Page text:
Speaker-Designee Kirk Cox (R-66) presented his ideas for leading a House of Delegates that was been thoroughly shaken up in November’s election to Loudoun business leaders at a Chamber of Commerce breakfast Tuesday.
Cox was elected by the GOP caucus to replace Del. William J. Howell as the speaker of the house. Howell has served in that position since 2003, but did not seek re-election to the 28th district House seat he has held since 1992.
Assuming Republicans retain control of the house with a 51-49 seat majority, Cox will take over the speaker’s duties Jan. 1. But Howell’s district is one of four subject to recounts, which could swing the House to Democratic control.
Both Cox and the local delegates and senators at the breakfast said the election reshaped the House of Delegates, which was tipped from a 66-34 Republican majority to a slim, one-vote Republican majority. And as Sen. Richard H. Black (R-13) pointed out, while the lieutenant governor casts a tie-breaking vote in the senate, tie votes are possible in the house.
Cox said he expects the rebalanced General Assembly to work on areas of broad consensus, such as economic development.
“It can’t be just a series of state incentives that go to the issue of what I call whale hunting,” Cox said. He pointed toward the GO Virginia initiative, a partnership of government and business to encourage a regional approach to attracting business.
GO Virginia hopes to write millions of dollars in grants to support economic development. The Northern Virginia region board includes, among others, Supervisor Ralph M. Buona (R-Ashburn), former delegate Tom Rust, Telos Corporation CEO John Wood, FCi Federal founder Sharon Virts, and Metropolitan Washington Airports Authority President and CEO Jack Potter.
Cox, a former teacher, also said the General Assembly could tackle issues of education, such as Standards of Learning and offering more online classes from Virginia community colleges and universities. He also said the state needs to make sure its reserve funds stay healthy, and that the state climbs back up the ranks of best places to open a business.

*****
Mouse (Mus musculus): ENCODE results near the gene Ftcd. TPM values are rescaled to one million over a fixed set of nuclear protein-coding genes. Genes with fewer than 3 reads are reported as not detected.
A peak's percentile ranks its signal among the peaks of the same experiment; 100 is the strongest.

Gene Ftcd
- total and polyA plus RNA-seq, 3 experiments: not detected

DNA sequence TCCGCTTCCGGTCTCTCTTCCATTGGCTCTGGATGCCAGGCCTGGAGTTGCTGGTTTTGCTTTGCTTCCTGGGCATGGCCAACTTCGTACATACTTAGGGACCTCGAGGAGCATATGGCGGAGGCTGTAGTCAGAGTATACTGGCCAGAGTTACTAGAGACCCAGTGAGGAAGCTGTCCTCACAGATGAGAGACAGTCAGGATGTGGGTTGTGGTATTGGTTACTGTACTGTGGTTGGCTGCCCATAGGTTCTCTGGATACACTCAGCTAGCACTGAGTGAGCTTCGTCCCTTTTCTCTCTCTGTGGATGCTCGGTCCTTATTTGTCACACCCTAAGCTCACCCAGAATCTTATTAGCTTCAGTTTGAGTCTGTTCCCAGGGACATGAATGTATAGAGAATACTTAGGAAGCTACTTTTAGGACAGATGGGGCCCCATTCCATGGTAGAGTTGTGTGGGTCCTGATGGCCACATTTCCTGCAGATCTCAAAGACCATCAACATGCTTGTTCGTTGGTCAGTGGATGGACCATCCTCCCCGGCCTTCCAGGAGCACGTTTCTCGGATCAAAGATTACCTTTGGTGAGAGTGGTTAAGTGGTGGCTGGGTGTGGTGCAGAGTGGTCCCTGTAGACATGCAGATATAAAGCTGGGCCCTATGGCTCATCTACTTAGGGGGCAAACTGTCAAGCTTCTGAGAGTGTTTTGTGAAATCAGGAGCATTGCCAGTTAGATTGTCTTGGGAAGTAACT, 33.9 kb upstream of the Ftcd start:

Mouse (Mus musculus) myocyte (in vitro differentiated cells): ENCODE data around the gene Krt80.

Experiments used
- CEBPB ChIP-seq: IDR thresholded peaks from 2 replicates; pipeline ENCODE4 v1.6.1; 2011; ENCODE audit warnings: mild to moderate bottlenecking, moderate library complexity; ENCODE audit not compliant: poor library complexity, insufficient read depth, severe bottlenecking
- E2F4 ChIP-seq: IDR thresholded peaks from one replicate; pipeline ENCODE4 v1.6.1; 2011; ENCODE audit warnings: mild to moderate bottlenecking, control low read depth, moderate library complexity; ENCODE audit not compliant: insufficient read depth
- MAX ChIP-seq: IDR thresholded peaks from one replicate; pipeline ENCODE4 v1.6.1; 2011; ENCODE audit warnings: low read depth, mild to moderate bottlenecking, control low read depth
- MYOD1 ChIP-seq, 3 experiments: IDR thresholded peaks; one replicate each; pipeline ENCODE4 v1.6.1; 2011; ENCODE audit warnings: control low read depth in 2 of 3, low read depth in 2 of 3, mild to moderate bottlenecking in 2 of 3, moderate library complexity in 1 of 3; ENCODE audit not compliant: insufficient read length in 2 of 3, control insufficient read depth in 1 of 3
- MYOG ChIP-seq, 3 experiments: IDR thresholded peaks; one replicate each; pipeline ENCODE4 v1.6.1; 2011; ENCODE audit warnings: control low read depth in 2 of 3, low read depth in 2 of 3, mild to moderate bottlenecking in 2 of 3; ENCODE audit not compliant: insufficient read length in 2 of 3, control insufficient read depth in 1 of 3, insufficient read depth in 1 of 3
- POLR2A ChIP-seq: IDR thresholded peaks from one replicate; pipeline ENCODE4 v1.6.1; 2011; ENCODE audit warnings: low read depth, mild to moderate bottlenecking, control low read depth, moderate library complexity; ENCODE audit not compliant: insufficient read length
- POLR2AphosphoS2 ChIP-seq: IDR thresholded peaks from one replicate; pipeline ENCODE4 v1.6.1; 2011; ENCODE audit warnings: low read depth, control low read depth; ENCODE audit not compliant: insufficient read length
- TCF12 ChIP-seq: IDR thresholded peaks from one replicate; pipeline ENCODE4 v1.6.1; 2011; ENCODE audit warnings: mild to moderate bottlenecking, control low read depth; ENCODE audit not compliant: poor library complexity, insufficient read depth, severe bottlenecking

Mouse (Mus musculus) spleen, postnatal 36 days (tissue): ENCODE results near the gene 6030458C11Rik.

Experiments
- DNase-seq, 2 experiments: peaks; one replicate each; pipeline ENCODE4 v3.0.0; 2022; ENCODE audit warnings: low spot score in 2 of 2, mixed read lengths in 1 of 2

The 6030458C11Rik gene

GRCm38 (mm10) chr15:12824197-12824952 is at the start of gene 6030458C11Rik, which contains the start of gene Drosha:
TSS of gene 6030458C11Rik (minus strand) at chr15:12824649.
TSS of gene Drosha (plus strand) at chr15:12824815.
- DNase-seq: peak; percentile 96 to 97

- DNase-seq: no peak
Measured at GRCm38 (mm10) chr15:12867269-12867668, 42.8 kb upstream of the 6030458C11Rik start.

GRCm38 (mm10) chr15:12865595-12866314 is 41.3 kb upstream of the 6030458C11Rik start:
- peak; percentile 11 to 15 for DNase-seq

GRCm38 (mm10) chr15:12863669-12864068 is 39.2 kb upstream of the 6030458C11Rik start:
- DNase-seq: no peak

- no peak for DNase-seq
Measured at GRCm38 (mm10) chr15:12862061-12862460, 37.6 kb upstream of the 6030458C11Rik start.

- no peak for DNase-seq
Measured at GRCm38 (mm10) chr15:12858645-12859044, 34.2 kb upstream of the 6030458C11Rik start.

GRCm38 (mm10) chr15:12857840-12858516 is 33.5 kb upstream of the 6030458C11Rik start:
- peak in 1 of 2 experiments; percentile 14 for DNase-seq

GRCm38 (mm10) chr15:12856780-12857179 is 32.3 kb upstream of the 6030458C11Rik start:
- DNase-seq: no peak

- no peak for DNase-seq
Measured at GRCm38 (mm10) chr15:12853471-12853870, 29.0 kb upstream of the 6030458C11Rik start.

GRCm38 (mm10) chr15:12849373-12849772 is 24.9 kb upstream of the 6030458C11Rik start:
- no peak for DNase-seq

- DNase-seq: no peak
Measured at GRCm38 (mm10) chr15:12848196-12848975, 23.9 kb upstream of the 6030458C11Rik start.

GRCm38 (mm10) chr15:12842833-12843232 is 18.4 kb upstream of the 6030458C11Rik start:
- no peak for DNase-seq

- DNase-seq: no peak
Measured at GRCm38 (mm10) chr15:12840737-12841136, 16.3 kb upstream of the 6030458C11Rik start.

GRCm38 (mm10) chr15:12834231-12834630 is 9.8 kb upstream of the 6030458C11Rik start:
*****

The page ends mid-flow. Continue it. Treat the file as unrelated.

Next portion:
And he said he expects to work alongside governor-elect Ralph Northam, a Democrat.
“I do think we can work with the governor-elect,” Cox said. “I think it’s incumbent on us to work with the governor-elect, and let’s be realistic—there are two parties for a reason. That’s not bad.”
Mark Miller, a member of the Loudoun County Public Library Board of Trustees and the board of the Library of Virginia, pressed Cox on the state library’s budget.
“In 2007, the discretionary budget in real dollars was $14.1 million,” Miller said. “Today it is $9.9 million. So, I have to ask, is that from a failure to believe in the mission, or simply benign neglect, and whichever is the answer, when can we expect to see a restoration to 2007 levels, which would still be well short of the library’s need?”
Cox avoided a direct answer for Miller, but said the Library of Virginia “plays an important role.”
Loudoun legislators including Black, Sen. Barbara A. Favola (D-31), Sen. Jennifer T. Wexton (D-33), Del. Dave A. LaRock (R-33), Del. Kathleen Murphy (D-34), Del. Jennifer B. Boysko (D-86), and Del. John J. Bell (D-87) also attended for a brief panel discussion. Newly elected delegates Wendy Gooditis (D-10), David Reid (D-32), and Karrie Delaney (R-67) were invited, according to the Chamber, but did not attend.
Democrats said they expect the conversation in the House to change now that they are only one seat away from parity, and Murphy said she has not yet given up on the four seats up for recount, three of which were won by Republicans.
Favola said she expects the shift will push legislators to the center and lead to more negotiations among them.
“This is a very good thing for the commonwealth,” Favola said. “Some of the issues that have more starkly divided us, I think we will make some more progress on, because there will be a realization that Virginia really is much more in the center than the General Assembly had previously realized.”
She said the House of Delegates could take up Medicaid expansion and more gun safety laws.
Boysko said the new delegates will give voice to “people who have not had a seat at the table before.”
“The breadth of knowledge and life experience that they bring with them is going to bring just a bunch of new ideas and priorities that we haven’t seen in the General Assembly before,” Boysko said.
“I think that you’re going to see, perhaps, some toying with issues dealing with minimum wage, dealing with right to work, with voter integrity, things of that sort,” Black predicted.
Cox was first elected to the House in 1989, representing Colonial Heights area. He spent more than 30 years as a public school teacher and is a member of the Virginia Growth and Opportunity Board. He would be the 55th speaker of the House.
Tuesday’s event closed out the Chamber’s 2017 PolicyMaker Series.